Clausewitz Applicability to Non-State Actors Essay

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Clausewitz’s theories on war are still relevant today with the revisualization of non-state actors on the world scene. The purpose of this essay is to expand on the applicability of these theories in today’s modern warfare where non-state actors play a larger, more global role. The study of theory, especially translated theory, requires an open mind to determine its applicability to various and ever-changing situations. In the case of Clausewitz, many strategists do not view his theories as relevant to today’s wars involving a Nation State vs. non-state actors. This is not true. The U.S. Army Command and General Staff College teaches that the commander’s intent is the most important part of proper execution. Strategists need to look …show more content…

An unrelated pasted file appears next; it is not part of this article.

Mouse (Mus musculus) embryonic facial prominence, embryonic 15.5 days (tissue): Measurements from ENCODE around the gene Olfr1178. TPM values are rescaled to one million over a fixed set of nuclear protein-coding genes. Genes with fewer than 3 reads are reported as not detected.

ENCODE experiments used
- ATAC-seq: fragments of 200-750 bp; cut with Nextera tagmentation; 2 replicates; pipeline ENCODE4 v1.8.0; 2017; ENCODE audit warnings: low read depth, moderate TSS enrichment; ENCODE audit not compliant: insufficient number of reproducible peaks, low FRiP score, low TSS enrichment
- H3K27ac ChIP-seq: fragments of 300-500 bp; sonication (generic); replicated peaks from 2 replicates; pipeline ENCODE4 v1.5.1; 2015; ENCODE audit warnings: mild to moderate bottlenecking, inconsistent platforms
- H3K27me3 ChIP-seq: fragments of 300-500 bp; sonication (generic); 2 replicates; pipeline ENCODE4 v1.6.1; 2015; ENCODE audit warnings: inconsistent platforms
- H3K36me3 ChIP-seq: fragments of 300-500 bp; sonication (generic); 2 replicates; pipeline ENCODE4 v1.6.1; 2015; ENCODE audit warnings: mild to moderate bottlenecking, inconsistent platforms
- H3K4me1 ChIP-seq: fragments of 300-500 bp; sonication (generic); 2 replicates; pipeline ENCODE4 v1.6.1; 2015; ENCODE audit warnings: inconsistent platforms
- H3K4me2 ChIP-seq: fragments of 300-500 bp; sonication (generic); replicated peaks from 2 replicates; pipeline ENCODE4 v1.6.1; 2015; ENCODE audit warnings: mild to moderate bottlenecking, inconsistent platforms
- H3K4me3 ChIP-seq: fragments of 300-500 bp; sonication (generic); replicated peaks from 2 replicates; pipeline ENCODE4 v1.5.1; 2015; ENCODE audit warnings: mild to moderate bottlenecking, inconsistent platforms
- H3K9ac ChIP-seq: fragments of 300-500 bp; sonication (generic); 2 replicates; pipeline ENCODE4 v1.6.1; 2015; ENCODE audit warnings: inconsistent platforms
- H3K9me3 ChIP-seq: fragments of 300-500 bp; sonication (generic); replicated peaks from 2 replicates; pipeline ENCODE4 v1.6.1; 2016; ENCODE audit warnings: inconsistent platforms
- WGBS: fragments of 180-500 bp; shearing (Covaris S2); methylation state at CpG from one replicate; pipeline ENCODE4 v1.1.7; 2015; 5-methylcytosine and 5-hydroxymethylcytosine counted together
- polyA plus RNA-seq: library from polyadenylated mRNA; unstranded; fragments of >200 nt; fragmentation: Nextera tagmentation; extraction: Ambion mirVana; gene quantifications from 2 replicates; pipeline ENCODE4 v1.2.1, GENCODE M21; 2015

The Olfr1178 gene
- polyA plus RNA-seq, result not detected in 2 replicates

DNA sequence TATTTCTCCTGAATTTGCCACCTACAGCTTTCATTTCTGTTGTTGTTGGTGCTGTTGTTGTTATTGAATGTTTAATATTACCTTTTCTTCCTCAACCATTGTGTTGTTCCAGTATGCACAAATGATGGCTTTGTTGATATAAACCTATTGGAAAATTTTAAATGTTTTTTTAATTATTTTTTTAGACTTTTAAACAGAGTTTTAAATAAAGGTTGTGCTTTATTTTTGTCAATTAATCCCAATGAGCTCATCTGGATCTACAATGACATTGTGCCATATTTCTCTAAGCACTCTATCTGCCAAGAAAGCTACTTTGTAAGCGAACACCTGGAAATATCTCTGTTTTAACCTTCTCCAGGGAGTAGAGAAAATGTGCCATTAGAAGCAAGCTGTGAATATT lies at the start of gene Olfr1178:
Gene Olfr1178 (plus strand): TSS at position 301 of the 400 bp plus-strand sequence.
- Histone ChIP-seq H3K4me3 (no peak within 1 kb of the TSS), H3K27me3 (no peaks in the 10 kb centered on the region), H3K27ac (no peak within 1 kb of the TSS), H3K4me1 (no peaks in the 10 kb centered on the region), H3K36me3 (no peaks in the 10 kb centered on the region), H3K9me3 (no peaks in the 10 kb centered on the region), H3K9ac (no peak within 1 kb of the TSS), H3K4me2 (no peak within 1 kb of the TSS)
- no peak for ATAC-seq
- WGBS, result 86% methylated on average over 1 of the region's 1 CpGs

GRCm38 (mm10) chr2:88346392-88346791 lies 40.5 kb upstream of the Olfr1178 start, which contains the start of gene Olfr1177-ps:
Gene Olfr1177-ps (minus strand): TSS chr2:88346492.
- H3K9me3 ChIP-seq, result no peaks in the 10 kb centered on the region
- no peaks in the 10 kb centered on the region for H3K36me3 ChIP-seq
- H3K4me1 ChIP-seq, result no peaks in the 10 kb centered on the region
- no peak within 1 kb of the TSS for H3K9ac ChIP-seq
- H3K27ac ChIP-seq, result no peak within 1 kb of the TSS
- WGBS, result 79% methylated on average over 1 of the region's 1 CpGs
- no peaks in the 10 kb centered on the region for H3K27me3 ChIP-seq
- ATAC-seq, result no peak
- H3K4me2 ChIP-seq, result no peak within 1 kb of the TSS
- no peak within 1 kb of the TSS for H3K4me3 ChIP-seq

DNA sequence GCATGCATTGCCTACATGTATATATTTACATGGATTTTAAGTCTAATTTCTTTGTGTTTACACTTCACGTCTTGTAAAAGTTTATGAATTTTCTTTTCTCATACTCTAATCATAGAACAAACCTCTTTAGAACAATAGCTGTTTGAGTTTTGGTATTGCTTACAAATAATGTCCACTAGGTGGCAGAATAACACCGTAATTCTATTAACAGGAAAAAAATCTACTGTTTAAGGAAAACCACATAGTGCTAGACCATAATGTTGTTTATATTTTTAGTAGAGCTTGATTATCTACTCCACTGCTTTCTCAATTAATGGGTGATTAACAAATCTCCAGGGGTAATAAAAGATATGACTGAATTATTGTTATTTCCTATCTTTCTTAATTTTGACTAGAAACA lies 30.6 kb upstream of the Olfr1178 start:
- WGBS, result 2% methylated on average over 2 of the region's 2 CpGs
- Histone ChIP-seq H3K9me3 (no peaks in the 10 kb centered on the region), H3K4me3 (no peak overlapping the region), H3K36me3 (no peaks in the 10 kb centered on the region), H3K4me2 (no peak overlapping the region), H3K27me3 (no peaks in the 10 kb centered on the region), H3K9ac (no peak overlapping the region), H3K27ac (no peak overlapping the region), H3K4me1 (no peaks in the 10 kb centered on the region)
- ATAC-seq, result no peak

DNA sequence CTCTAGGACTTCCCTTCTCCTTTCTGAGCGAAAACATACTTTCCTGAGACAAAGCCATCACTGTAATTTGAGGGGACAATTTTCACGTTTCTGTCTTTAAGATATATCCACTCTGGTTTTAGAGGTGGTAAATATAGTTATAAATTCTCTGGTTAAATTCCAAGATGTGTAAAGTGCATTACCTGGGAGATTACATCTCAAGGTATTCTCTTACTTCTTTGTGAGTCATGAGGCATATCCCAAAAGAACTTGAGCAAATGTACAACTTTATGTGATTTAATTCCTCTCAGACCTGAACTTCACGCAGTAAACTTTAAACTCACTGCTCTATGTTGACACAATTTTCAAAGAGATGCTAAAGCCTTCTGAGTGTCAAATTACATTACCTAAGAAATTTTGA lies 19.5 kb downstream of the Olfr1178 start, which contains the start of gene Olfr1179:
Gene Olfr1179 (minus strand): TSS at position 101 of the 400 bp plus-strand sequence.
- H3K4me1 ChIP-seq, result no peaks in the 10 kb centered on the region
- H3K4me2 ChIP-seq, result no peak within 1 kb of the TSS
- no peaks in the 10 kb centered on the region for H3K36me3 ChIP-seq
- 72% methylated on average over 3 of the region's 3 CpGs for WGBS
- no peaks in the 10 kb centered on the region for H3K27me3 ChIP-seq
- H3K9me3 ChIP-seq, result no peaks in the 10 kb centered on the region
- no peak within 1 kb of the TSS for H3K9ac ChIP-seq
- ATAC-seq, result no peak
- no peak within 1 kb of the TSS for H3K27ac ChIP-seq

Examples of the relationship between non-state actors and Clausewitz’s definition of war include: 1) Non-state actors often use force, insurgencies, to attempt to compel a legitimate Nation State into conforming to their will; such as Texas’s success from Spain. 2) Most clashes involve a fundamental difference that results in conflict and bloodshed; such as the Moro Rebellion in the Philippines following the Philippine-American War. Finally, 3) conflicts involving non-state actors involve some type of fighting or hostilities to gain the required end-state of the movement; such as the French revolution. In modern history, the trend in warfare is sharply moving away from the inter-state conflict and more toward wars of identity, as well as reengaging historic wrongs and not about difference between Nation States. War in not changing, it has been wrapped into globalization and become more visual than ever before in history. Another factor in the increase in non-state actor conflicts is the decline in “super powers” resulting in a belligerent scramble by communities to seize their historic opportunity to achieve the sovereign homeland that they feel they deserve. Not only does Clausewitz’s definition of war apply to non-state actors but also so does “the remarkable trinity.” Clausewitz’s trinity, which summarizes the environment in which war and strategy are made, applies to conflicts involving non-state actors. Before examining how this